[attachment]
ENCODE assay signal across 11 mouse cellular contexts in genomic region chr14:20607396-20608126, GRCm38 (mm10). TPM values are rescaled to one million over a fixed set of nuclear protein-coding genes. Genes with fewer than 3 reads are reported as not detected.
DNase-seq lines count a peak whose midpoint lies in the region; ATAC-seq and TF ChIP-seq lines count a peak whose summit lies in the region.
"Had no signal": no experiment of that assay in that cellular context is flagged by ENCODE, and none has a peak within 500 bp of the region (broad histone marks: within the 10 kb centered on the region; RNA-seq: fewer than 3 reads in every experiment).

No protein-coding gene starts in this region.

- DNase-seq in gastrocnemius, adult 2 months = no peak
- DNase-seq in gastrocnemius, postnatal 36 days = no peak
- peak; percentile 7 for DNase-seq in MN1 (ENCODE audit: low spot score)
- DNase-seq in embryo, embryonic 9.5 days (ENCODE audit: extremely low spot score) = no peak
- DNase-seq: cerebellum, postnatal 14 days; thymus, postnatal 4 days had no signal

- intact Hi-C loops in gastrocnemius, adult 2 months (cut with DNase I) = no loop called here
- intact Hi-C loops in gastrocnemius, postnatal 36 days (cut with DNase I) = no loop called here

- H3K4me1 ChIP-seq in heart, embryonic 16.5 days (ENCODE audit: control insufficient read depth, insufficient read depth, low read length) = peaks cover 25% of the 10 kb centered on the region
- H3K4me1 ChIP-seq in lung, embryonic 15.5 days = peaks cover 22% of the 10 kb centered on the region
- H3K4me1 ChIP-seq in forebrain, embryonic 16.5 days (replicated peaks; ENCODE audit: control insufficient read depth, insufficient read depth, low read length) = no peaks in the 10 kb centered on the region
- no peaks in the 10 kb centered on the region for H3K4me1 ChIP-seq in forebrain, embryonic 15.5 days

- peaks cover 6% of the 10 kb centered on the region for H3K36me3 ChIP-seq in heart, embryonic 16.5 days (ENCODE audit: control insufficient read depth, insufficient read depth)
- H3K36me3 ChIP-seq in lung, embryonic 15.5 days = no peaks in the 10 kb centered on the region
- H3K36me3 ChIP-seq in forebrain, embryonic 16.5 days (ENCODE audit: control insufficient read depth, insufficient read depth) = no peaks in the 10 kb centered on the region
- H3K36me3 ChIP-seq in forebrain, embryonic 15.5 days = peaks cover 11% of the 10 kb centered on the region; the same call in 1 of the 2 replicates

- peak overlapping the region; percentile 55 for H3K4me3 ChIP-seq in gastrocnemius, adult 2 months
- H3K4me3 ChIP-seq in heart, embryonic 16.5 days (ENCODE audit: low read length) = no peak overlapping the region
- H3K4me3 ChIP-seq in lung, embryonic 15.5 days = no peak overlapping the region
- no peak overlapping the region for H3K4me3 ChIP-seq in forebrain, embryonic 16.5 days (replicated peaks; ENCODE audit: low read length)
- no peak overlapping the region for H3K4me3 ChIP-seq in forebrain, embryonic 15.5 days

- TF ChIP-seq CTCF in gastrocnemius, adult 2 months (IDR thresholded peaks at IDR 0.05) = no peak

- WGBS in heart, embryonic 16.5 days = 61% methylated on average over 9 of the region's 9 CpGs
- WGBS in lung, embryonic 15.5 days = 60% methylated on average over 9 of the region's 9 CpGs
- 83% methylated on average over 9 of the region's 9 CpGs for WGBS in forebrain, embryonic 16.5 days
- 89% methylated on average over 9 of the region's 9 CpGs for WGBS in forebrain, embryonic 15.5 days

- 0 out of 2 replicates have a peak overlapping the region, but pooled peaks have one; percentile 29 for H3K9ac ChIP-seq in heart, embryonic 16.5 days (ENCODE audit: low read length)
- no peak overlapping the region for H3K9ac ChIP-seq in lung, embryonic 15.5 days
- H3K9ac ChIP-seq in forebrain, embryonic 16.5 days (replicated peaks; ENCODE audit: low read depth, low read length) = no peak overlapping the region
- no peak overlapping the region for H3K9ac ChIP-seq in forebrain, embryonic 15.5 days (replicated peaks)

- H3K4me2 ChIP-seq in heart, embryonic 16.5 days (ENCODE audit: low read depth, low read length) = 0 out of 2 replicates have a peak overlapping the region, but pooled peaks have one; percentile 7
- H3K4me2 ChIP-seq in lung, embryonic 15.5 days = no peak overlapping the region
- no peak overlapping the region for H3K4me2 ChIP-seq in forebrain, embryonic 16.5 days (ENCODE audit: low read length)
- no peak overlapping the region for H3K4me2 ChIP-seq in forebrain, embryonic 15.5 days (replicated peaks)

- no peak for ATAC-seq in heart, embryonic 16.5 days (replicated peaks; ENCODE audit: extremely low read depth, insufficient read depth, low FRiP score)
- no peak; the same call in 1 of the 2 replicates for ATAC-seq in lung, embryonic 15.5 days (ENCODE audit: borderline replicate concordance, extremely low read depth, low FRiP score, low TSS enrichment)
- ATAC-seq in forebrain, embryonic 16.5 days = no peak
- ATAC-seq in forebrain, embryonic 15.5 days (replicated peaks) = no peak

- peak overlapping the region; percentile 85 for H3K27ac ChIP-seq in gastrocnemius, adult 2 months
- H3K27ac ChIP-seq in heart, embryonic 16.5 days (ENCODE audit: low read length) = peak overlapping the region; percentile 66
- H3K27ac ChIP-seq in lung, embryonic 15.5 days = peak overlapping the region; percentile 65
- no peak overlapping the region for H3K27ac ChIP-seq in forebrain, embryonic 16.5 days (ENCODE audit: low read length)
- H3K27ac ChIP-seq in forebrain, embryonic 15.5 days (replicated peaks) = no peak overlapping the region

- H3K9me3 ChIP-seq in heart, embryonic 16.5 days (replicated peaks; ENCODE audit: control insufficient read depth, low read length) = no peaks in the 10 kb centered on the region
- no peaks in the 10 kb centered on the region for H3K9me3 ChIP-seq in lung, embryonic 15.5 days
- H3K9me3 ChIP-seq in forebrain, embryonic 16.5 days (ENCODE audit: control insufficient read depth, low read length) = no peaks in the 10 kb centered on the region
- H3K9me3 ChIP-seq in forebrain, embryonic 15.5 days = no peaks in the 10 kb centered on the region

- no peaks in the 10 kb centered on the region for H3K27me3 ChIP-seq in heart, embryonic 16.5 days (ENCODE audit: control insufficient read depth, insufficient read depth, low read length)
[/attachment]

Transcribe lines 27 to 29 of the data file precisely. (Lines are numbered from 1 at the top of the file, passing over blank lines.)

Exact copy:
- WGBS in lung, embryonic 15.5 days = 60% methylated on average over 9 of the region's 9 CpGs
- 83% methylated on average over 9 of the region's 9 CpGs for WGBS in forebrain, embryonic 16.5 days
- 89% methylated on average over 9 of the region's 9 CpGs for WGBS in forebrain, embryonic 15.5 days